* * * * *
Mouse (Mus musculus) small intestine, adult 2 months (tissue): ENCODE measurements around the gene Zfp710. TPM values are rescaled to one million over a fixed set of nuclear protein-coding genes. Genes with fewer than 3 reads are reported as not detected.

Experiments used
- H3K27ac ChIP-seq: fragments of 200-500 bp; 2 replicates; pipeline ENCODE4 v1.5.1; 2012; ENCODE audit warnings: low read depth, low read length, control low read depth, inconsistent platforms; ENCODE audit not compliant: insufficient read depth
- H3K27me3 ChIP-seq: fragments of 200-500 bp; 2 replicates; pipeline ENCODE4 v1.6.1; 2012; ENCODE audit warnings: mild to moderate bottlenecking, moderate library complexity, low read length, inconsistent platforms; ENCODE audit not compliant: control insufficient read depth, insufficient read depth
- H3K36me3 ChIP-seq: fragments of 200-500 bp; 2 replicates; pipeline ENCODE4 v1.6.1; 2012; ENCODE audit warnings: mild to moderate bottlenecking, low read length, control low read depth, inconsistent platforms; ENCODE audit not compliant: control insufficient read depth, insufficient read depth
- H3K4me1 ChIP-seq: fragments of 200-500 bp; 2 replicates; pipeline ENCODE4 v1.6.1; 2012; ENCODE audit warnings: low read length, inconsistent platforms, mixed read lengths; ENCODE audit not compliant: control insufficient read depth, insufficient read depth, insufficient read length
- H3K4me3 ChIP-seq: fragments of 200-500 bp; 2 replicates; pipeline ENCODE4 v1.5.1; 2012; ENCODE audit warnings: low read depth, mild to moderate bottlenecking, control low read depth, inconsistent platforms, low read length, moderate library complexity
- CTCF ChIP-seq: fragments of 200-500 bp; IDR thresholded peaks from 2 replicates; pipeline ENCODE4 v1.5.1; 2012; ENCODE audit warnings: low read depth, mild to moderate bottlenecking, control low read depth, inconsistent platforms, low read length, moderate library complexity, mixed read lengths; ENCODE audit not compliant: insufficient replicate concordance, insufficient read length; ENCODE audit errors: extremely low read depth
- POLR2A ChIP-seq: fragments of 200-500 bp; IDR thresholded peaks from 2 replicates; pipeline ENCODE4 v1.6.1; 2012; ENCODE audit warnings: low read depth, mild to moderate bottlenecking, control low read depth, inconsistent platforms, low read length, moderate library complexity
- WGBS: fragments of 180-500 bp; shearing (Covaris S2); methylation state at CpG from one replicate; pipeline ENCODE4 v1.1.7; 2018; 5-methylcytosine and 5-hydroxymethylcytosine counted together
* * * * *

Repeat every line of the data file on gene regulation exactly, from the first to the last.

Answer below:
Mouse (Mus musculus) small intestine, adult 2 months (tissue): ENCODE measurements around the gene Zfp710. TPM values are rescaled to one million over a fixed set of nuclear protein-coding genes. Genes with fewer than 3 reads are reported as not detected.

Experiments used
- H3K27ac ChIP-seq: fragments of 200-500 bp; 2 replicates; pipeline ENCODE4 v1.5.1; 2012; ENCODE audit warnings: low read depth, low read length, control low read depth, inconsistent platforms; ENCODE audit not compliant: insufficient read depth
- H3K27me3 ChIP-seq: fragments of 200-500 bp; 2 replicates; pipeline ENCODE4 v1.6.1; 2012; ENCODE audit warnings: mild to moderate bottlenecking, moderate library complexity, low read length, inconsistent platforms; ENCODE audit not compliant: control insufficient read depth, insufficient read depth
- H3K36me3 ChIP-seq: fragments of 200-500 bp; 2 replicates; pipeline ENCODE4 v1.6.1; 2012; ENCODE audit warnings: mild to moderate bottlenecking, low read length, control low read depth, inconsistent platforms; ENCODE audit not compliant: control insufficient read depth, insufficient read depth
- H3K4me1 ChIP-seq: fragments of 200-500 bp; 2 replicates; pipeline ENCODE4 v1.6.1; 2012; ENCODE audit warnings: low read length, inconsistent platforms, mixed read lengths; ENCODE audit not compliant: control insufficient read depth, insufficient read depth, insufficient read length
- H3K4me3 ChIP-seq: fragments of 200-500 bp; 2 replicates; pipeline ENCODE4 v1.5.1; 2012; ENCODE audit warnings: low read depth, mild to moderate bottlenecking, control low read depth, inconsistent platforms, low read length, moderate library complexity
- CTCF ChIP-seq: fragments of 200-500 bp; IDR thresholded peaks from 2 replicates; pipeline ENCODE4 v1.5.1; 2012; ENCODE audit warnings: low read depth, mild to moderate bottlenecking, control low read depth, inconsistent platforms, low read length, moderate library complexity, mixed read lengths; ENCODE audit not compliant: insufficient replicate concordance, insufficient read length; ENCODE audit errors: extremely low read depth
- POLR2A ChIP-seq: fragments of 200-500 bp; IDR thresholded peaks from 2 replicates; pipeline ENCODE4 v1.6.1; 2012; ENCODE audit warnings: low read depth, mild to moderate bottlenecking, control low read depth, inconsistent platforms, low read length, moderate library complexity
- WGBS: fragments of 180-500 bp; shearing (Covaris S2); methylation state at CpG from one replicate; pipeline ENCODE4 v1.1.7; 2018; 5-methylcytosine and 5-hydroxymethylcytosine counted together